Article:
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shift the opportunity, burden, over to the states right now to find efficiencies, ways they can handle this. with these medicaid cuts, with slowing the growth rate of medicaid, could your state make up for that difference? >> no. absolutely not. and i don't think that they are being honest about that. in our state, it would be billions of dollars, about $2 billion over a six-year period which we cannot make up for. and people know that. that's just a ruse. this whole thing is being done in the name of eventually cutting taxes for the wealthiest and the math just doesn't add up. at the end of the day people are going to get hurt which is why i'm speaking out against it, because it's not the right thing to do for america or for rhode island. >> obviously opioids a big issue for you. i imagine that's a community you fear what will happen to those people fighting addiction in your state. >> absolutely. like many states, we are struggling with our opioid overdose issue. here in rhode island we have
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successfully used medicaid dollars to treat people that are struggling with that disease. it's working. you know, i worry about a lot of vulnerable populations and there's no reason this has to happen. >> governor, my time is limited. let me ask you two quick questions. president trump's commission on election integrity has asked all 50 states to provide voter rolls going back to 2006. names, birth dates, social security numbers. some states have said no to this. will rhode island comply with this request? >> no. first of all, i think this is an alarming request. i don't know where it's coming from. we know that voter fraud is not widespread. our secretary of state put out a statement saying we won't be complying and will only share information which is otherwise publicly available. i support her in that position. >> mr. koback told the kansas city star all voter data would be stored on secure government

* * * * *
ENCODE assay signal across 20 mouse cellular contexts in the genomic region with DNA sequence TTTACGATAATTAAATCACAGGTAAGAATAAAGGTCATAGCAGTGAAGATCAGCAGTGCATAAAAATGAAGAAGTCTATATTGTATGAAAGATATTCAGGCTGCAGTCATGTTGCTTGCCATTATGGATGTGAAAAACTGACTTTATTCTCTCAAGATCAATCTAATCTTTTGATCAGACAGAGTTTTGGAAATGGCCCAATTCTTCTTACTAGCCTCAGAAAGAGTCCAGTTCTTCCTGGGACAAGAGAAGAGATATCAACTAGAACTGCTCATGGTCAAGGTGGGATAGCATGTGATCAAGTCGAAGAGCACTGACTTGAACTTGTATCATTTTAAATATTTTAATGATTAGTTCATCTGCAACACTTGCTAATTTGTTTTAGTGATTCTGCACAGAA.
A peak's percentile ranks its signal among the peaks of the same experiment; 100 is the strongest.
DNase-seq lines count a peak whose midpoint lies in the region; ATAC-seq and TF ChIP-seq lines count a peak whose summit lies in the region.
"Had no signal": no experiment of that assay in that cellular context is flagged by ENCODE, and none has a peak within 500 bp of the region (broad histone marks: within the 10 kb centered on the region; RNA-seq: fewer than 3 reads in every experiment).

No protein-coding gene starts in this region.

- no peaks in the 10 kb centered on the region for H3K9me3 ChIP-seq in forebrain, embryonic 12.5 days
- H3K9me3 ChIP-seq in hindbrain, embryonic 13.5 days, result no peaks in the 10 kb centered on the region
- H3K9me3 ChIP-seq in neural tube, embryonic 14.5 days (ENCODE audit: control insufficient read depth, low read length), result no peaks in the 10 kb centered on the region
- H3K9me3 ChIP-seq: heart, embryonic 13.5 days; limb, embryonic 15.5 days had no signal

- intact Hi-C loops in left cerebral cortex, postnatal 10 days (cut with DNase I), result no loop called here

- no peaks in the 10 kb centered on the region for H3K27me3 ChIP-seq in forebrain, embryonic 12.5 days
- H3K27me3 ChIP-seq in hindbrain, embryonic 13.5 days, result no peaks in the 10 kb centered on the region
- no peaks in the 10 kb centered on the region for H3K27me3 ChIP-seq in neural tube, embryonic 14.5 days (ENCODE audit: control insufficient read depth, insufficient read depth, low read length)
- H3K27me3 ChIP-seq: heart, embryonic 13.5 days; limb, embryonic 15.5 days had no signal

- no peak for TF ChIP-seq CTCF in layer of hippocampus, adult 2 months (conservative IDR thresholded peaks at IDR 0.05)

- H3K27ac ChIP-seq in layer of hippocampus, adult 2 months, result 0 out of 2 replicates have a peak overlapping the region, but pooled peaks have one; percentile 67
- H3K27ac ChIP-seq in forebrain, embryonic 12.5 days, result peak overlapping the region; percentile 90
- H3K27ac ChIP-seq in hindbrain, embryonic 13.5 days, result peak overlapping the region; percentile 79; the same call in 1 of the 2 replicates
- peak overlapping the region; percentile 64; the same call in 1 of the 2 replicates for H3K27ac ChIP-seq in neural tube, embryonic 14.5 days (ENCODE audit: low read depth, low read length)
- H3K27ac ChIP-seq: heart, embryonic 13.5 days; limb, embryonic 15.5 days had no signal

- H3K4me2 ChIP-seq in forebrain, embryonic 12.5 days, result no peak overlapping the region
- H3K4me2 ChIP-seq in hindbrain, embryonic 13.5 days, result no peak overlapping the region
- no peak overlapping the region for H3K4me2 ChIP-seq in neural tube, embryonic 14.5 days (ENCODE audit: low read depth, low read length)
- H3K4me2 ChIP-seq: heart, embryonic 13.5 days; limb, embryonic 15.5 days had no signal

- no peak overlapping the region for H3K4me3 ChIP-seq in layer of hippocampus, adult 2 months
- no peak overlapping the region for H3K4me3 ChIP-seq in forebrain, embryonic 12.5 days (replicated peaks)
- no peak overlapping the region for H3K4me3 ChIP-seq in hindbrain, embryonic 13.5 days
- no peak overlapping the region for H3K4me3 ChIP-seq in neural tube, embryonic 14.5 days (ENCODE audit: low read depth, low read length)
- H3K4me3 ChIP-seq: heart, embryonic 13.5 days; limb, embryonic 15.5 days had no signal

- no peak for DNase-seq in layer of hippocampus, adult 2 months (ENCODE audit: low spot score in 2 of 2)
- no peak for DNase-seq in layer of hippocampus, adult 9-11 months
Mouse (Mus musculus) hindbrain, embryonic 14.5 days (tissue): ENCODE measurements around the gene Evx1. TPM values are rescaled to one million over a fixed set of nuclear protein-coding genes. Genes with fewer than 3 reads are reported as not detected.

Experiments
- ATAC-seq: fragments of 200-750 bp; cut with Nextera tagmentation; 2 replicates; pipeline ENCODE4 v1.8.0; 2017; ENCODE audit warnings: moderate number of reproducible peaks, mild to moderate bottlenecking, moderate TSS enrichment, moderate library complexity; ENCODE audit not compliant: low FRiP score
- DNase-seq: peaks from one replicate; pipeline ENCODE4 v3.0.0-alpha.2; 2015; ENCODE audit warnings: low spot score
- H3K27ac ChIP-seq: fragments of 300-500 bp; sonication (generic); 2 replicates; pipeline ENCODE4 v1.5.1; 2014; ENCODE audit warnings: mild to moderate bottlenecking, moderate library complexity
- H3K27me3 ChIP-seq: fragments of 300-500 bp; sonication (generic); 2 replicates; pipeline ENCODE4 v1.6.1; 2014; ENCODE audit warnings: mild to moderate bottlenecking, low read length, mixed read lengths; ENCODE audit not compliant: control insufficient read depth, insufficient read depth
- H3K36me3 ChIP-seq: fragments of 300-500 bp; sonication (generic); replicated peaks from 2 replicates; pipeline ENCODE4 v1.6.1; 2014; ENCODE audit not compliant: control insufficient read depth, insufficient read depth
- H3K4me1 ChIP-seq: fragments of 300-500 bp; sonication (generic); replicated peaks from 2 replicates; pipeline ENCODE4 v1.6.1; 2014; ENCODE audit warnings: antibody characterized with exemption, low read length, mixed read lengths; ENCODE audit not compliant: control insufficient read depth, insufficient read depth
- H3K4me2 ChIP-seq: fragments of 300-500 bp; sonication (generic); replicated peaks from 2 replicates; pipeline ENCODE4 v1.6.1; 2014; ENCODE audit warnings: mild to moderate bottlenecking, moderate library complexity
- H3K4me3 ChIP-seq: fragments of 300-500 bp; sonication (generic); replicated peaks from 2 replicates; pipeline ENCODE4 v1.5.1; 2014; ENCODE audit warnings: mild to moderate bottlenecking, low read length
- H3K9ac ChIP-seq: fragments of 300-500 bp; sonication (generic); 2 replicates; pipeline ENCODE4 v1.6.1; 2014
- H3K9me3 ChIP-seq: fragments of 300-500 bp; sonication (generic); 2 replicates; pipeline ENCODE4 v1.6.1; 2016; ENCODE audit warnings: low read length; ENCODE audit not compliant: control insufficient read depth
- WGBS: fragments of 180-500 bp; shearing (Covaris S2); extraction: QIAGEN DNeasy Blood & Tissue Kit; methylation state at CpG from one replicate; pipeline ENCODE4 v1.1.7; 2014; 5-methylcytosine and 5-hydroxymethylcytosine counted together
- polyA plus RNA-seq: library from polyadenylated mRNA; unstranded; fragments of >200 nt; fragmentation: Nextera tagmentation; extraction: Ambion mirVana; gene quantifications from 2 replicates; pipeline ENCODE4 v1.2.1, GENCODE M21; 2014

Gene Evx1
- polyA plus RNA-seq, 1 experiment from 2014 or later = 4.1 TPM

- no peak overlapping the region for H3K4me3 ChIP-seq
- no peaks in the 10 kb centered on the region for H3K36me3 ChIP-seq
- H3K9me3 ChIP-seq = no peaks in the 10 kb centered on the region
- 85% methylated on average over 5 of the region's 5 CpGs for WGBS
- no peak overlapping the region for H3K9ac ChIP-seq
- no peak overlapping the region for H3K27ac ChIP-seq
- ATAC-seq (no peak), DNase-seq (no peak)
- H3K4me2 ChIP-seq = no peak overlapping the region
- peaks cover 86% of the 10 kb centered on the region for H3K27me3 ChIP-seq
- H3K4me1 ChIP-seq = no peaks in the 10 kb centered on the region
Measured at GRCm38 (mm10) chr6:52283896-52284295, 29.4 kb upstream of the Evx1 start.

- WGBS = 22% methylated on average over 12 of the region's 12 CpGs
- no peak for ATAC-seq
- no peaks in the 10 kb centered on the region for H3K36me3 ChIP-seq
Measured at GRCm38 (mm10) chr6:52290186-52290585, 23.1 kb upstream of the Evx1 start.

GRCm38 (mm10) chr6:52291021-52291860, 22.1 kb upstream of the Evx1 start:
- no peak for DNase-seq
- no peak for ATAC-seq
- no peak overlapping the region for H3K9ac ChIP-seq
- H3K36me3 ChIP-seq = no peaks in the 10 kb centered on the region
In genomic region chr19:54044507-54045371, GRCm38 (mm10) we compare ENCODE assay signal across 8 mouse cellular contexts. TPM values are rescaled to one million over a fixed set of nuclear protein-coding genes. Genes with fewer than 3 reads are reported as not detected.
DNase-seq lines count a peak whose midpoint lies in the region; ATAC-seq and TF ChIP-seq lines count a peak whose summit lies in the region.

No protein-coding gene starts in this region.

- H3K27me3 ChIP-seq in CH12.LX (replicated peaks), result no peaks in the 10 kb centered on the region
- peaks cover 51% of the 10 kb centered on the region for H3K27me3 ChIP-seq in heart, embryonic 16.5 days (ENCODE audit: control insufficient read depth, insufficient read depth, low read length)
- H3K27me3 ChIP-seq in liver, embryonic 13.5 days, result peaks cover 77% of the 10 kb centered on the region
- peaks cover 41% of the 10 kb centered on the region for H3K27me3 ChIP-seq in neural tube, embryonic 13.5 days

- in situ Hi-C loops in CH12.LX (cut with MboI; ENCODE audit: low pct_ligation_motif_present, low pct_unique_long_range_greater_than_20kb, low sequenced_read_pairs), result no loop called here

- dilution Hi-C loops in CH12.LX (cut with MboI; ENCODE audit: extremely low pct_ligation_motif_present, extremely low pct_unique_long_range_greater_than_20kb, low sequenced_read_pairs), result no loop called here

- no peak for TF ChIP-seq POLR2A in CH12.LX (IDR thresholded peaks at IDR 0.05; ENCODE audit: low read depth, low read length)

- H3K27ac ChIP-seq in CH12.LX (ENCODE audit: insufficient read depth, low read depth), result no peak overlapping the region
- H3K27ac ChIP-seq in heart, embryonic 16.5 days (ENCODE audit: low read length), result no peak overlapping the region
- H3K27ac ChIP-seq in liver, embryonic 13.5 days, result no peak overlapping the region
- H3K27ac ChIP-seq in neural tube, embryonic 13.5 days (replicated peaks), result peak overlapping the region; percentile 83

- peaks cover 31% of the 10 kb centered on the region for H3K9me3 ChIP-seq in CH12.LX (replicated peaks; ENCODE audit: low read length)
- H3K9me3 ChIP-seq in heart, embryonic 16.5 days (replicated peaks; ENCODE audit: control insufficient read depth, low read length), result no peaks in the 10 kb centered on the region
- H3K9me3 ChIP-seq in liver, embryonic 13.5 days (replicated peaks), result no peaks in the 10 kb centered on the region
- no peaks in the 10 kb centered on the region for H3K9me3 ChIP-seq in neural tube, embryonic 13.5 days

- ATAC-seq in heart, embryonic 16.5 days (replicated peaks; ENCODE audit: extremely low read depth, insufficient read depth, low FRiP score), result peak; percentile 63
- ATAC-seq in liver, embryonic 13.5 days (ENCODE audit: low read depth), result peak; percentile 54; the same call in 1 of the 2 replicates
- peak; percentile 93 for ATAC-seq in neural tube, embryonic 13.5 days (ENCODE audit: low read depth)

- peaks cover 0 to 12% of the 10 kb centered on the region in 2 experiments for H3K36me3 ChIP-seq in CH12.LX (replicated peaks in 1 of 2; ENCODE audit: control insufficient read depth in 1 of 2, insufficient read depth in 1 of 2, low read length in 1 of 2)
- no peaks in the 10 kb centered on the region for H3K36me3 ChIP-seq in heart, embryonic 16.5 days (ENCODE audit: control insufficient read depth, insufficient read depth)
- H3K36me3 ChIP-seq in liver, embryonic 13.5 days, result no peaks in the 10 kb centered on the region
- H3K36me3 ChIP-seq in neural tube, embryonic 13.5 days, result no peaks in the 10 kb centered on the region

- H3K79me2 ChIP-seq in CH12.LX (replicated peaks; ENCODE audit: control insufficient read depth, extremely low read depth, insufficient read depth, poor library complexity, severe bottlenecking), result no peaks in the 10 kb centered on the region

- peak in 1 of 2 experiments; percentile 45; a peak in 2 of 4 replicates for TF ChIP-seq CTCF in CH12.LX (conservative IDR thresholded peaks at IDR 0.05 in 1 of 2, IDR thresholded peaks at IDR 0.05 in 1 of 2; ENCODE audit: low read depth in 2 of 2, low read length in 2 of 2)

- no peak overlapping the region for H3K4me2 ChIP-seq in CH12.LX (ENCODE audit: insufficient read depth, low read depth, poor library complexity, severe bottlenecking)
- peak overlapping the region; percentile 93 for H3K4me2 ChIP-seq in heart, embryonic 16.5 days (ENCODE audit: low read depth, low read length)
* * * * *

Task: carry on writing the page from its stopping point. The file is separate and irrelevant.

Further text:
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servers and cross-referenced across federal data bases to weed out fraud. do you have faith in the security of federal data bases to have, if not in your state, all that private data of americans? >> there's no reason to provide this data. again, we don't know why they want this. there's information that's publicly available. we operate excellent election system here in rhode island. it's fair, efficient and accurate, and there's no evidence of widespread fraud. so we are not going to comply with this. as i say, i'm alarmed they are even asking for it. >> governor raimondo, good to see you. we wish you a very happy fourth of july weekend. >> thank you. you, too. >> thank you very much. more ahead.
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that will do it for this edition of "andrea mitchell reports." craig melvin is on deck right here on msnbc. it's all yours. >> thank you. good day to you. craig melvin at msnbc headquarters. lots of news on this busy friday. back to business. president trump hosting a world leader, proposing a new path on health care, but dogged by bipartisan criticism. what will it take for him to get back on message? personal attacks. mika and joe responding to the president's personal attacks on social media. the president responding to their response. when will it just stop? and repeal now, replace later? president trump suggesting the senate should